The Inner Significance of Becoming An Ashramite and Receiving the Ashram “Prosperity”—A Talk given by Nolini Kanta Gupta

Dear Friends,

Nolini Kanta Gupta (13.1.1889—7.2.1984) was an active participant in the Swadeshi and national education movements from the tender age of sixteen. He was introduced to Barindra Kumar Ghose, noted revolutionary and Sri Aurobindo’s younger brother, towards the end of 1907 who influenced him to join the Maniktolla Secret Society at 32 Muraripukur Road in Calcutta. On 2 May 1908 Nolini Kanta was arrested in connection with the Muzaffarpur bomb outrage along with the other members of the Maniktolla Secret Society. The trial later came to be known as the ‘Alipore Bomb Trial’. After spending a year in Alipore Central Jail as an undertrial he was acquitted in May 1909 due to lack of evidence to prove his involvement in any conspiracy of waging war against the British Empire. He withdrew from active politics after his acquittal from prison and became the chief associate of Sri Aurobindo (whom he had met during the Swadeshi movement) when the latter started the publication of his two weeklies (the Karmayogin in English and the Dharma in Bengali). When Sri Aurobindo left Bengal and migrated to Pondicherry in April 1910 Nolini Kanta too followed him seven months later. When after 1926 Sri Aurobindo withdrew into complete seclusion and the Mother took charge of the newly-formed Ashram, Nolini Kanta became its Secretary. When the Sri Aurobindo Ashram Trust was formed by the Mother she appointed Nolini Kanta as one of the founder-trustees. Regarded as one of the most advanced sadhaks of the Integral Yoga he was equally prolific in Bengali, English and French and went on to author more than fifty books in Bengali, thirty in English and five in French. In the Aurobindonian community he was known as ‘Sri Aurobindo’s manasputra’.

On the occasion of Nolini Kanta Gupta’s 131st Birth Anniversary, a talk given by him titled ‘The Inner Significance of Becoming An Ashramite and Receiving the Ashram “Prosperity”’ has been published in the website of Overman Foundation.

With warm regards,

Anurag Banerjee

Founder,

Overman Foundation.

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The Inner Significance of Becoming An Ashramite and Receiving the Ashram “Prosperity” — A Talk given by Nolini Kanta Gupta

What is the meaning of being an Ashramite? When the Mother takes charge of our material maintenance—what we usually call receiving the “Prosperity”—what does that signify? It does not mean on her part the taking up of any gross economic obligation or responsibility, nor on our part any claims or rights. “Prosperity” is not equated with receiving a bar of soap, a sari, or a box of matches, or things like that. That is something absolutely external, having no value for the Mother. In reality, “Prosperity” symbolizes something else.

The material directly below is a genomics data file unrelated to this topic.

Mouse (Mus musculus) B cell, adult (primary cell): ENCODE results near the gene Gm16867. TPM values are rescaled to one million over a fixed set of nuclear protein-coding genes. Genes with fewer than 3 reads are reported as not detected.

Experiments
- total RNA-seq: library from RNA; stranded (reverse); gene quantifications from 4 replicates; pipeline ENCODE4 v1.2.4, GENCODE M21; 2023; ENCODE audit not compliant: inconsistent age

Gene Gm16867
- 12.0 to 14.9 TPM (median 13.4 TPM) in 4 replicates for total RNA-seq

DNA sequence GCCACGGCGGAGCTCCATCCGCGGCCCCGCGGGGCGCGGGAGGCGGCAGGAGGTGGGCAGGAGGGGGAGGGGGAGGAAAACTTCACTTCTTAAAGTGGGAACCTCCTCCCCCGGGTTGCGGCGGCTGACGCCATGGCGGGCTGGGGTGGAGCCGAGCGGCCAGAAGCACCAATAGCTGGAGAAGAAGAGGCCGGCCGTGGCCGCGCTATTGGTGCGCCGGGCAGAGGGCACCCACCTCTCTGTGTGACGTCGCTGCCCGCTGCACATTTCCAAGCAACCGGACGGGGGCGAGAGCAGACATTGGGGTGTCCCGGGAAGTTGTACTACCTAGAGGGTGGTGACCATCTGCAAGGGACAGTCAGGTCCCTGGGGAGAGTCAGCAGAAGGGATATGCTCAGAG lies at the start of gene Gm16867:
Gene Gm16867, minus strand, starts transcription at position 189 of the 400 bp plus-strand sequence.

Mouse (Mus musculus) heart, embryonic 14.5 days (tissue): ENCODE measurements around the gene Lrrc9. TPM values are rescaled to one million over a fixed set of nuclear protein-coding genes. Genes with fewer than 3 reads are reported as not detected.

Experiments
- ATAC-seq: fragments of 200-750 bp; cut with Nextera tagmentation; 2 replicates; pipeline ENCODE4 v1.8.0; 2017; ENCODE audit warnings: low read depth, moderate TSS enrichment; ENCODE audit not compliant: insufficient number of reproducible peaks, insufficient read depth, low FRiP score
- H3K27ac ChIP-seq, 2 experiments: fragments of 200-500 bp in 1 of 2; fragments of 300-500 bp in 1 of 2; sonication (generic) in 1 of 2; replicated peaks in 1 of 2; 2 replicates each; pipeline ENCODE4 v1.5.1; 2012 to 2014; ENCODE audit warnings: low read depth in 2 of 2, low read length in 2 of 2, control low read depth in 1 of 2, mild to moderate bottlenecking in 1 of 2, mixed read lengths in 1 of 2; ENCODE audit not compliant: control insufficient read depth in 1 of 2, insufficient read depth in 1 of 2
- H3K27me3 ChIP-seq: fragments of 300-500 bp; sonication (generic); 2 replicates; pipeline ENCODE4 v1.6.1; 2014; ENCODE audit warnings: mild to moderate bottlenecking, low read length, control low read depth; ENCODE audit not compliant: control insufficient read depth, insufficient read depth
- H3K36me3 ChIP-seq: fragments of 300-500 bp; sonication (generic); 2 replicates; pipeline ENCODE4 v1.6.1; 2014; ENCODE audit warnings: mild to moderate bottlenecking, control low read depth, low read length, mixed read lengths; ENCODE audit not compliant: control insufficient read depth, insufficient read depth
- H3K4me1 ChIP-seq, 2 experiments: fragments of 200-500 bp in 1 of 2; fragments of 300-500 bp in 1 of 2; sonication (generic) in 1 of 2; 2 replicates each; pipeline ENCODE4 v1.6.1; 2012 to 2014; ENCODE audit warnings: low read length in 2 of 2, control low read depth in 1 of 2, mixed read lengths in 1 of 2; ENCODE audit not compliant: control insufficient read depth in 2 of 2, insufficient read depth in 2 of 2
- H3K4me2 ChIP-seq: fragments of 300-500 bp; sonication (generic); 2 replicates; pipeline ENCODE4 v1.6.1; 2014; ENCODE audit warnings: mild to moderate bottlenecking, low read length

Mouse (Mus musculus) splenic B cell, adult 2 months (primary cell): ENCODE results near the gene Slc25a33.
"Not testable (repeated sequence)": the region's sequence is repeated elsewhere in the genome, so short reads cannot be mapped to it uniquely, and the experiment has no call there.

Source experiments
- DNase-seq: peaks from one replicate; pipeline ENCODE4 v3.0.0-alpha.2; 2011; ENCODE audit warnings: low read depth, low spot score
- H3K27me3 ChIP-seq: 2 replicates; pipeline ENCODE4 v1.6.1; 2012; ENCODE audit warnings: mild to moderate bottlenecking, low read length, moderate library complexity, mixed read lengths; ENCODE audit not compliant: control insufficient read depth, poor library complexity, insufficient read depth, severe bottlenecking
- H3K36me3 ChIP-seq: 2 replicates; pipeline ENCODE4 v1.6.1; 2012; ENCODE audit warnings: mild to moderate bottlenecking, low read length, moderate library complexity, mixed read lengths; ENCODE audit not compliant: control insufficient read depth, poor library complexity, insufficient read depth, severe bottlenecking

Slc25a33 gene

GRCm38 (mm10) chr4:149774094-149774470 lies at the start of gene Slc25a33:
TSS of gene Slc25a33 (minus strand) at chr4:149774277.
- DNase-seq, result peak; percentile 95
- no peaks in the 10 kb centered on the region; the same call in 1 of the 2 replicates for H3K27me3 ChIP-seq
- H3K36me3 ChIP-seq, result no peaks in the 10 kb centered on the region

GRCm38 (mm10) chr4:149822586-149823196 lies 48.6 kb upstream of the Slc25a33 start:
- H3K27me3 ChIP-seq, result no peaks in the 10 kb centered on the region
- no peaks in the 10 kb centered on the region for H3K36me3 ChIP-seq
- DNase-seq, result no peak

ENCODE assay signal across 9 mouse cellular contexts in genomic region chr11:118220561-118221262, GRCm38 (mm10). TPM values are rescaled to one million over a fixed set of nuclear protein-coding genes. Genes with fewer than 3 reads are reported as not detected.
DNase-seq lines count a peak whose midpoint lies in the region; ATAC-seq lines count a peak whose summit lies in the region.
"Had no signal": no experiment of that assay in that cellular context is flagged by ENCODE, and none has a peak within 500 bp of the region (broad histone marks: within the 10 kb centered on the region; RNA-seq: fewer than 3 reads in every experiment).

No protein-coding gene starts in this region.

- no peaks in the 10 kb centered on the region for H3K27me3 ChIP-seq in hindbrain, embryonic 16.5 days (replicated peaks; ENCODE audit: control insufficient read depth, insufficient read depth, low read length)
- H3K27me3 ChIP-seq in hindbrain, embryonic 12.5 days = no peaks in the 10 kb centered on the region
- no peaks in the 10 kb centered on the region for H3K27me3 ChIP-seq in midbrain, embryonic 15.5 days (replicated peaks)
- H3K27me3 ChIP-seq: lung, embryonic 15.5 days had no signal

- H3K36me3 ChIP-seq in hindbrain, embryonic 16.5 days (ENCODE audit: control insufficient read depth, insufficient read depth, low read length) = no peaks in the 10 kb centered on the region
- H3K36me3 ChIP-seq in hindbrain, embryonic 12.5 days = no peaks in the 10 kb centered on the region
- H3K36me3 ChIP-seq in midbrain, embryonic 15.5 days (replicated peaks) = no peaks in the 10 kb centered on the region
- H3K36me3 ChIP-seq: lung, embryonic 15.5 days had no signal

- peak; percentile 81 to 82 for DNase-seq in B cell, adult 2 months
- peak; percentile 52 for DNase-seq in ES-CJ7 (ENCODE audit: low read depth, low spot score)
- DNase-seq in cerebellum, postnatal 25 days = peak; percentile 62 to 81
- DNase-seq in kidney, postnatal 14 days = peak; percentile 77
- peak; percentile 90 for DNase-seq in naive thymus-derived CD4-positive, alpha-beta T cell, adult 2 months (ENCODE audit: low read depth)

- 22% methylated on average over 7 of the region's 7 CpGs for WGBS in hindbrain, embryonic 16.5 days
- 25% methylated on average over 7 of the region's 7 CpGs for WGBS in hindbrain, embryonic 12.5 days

Commonly people ask for “Prosperity” for two different reasons.

  1. Because one has not adequate financial resources to support oneself.
  2. Because of the seeking after some prestige and position in the Ashram. To be able to assert that one is an Ashramite and a ‘sadhaka’, is considered a matter of pride and gives satisfaction to one’s vanity. That is the second reason for seeking “Prosperity”.

But from the Mother’s side, “Prosperity” has a quite different meaning. When she says, “I grant you the ‘Prosperity’,” she means that she accepts you. And, from your side, when you ask for the “Prosperity”, that should connote: “I place myself entirely in Your hands: I offer my total submission to Your Will.”

Thus the significance of “Prosperity” is not very simple; it is rather very profound, bearing deep implications.

The Mother ‘accepting’ you signifies that you enter the Power-centre of the Mother, a centre sanctified by a Mantra. Within the boundaries of this Mantra-circle, a special Power of the Mother is always active. As soon as you enter this circle, that Power starts working in you also, and its objective is to do what is good for you: good not according to your ordinary human ideas and expectations but the fulfilment of your inner soul’s needs and aspirations. Once you plunge into the Mother’s sphere of action—and becoming an Ashramite means nothing but that—, your only aim in life should be the fulfilment of your soul’s needs and that is also the objective behind the Action, behind the Mother’s Shakti.